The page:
Just when you thought this whole Samsung vs. Apple case couldn't get any weirder, we're now hearing that Vel Hogan, the jury foreman on the case who helped guide the jurors on patent law and owns some patents himself, was once sued into bankruptcy by Seagate. Samsung, as it turns out, just happens to be the largest single investor in Seagate, owning 9.6 percent of the hard drive company's stock. While it doesn't guarantee that a juror's judgment could be clouded, it is the kind of information one would expect to be volunteered to a courtroom.
Orange and T-Mobile UK, the two companies forming the new 4G EE network in the UK, have launched three 4G capable Android phones today.
That means that if you're an Orange or T-Mobile customer, you can now buy the Samsung Galaxy S III LTE, HTC One XL, or Huawei Ascend P1 LTE on contract to ensure that you're ahead of the game before 4G goes live in the UK at the end of this month.
Every so often, with all the new device releases, lawsuits, feature scandals, and scathing editorials that fly back and forth across the tech world, it's nice to step back and take a look at the state of the industry from the comforting safe haven of numbers. ComScore's recent round of stats shows an unsurprising yet telling look at the US mobile industry. Predictably, Android remains the top dog with iOS following closely behind.
If you hate to read these stories, imagine how much we hate to write them: yet another volley has been tossed in the patent battle between Samsung and Apple. This time it's the Korean manufacturer taking its intellectual property guns out against Apple, claiming that the shiny new iPhone 5 violates eight of its software patents.
Sure, the Galaxy S III is the first major flagship device to get Jelly Bean outside the Nexus line. That's not fast enough for you, though, is it? Of course not! We can do better! Or, more accurately, XDA can do better. In fact, a TouchWiz Jelly Bean ROM has found its way to the development forum giant's threads already!
The build is still unofficial and obviously there are inherent risks to flashing it.
When the original Galaxy Note came out in the UK, it was met with a certain amount of skepticism from consumers. However, Samsung obviously knew what it was doing, as the device has gone on to sell really well. Fast forward a few months, and it's time for round 2: the Galaxy Note II comes with a bigger screen, a more comfortable aspect ratio, and it's available from today on Three.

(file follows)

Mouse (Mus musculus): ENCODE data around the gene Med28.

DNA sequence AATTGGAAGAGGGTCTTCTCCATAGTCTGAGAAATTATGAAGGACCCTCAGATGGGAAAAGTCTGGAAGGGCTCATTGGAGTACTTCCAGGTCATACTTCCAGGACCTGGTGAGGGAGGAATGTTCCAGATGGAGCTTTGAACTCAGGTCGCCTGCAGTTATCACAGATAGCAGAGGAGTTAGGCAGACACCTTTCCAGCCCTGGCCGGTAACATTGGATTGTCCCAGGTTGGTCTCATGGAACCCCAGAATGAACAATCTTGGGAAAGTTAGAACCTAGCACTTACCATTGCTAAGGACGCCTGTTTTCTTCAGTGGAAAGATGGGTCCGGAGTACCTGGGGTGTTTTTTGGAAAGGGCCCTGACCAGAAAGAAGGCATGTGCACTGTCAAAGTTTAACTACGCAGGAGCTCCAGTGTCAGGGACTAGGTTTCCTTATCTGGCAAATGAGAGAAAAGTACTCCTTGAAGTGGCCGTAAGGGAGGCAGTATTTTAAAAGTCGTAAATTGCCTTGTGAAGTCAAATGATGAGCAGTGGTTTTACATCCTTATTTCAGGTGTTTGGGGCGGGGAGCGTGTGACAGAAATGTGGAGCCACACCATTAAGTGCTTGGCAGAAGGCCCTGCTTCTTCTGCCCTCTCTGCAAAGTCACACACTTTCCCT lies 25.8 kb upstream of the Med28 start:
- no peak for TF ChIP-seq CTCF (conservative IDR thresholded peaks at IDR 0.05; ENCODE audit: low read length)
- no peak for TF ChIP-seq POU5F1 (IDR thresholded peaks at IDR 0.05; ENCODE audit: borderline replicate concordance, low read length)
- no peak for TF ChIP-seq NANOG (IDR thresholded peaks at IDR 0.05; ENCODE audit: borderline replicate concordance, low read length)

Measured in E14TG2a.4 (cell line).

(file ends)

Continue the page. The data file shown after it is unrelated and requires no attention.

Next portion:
We've all heard the old saying "better late with a newer version of Android than never," right? That's how I've always heard it said, and apparently I'm not alone. Telstra just announced its own variant of the Samsung Galaxy S III, which will be available beginning October 9th.
The Aussie 4G version of the device is basically identical to the international edition:
4.8" SAMOLED display
1.4GHz quad-core Exynos processor
8MP Rear shooter
16GB storage, microSD Card slot
4G LTE, HSPA+ Dual Channel 3G
Android 4.1 with Touchwiz
The good news here is that the superphone will ship with Jelly Bean out of the box, so users won't have to wait for an OTA update to become available to get the latest version of the OS.
If you've been waiting to get your hands on a 4G GSIII in Australia, the wait is over in ten days.
You may recall the collective scream of horror emitted by the Android community when it was confirmed over the summer that the Verizon model of the Galaxy S III would ship with a locked bootloader. As a consolation, Samsung decided to sell an unlocked "Developer Edition" for full price online. While the regular device has since been cracked, it's a lot cleaner to buy the dev version and now it's on sale.
Update 2: This exploit probably won't work on most Galaxy S III's as long as they have the most recent OTA update, as we demonstrate on video here.
Update: This issue is, unsurprisingly, a lot more nuanced than the video here lets on. The bug is based in the stock Android browser, is in fact quite old, and has been patched in more recent builds of Android - this is probably why Nexus devices running the most recent OTAs are unaffected.
We've seen Wirefly Schmackdowns before, but we've never seen one like this. Under normal circumstances, we watch them compare two high-end Android phones. Today, however, they've put mortal enemies in the ring for a fight to the death: the GSIII and the iPhone 5. Oh snap.
They compare the size, weight, display, hardware guts, and software, ultimately calling a winner at the end. Honestly, we're not surprised at how it turns out, but you won't find any spoilers here.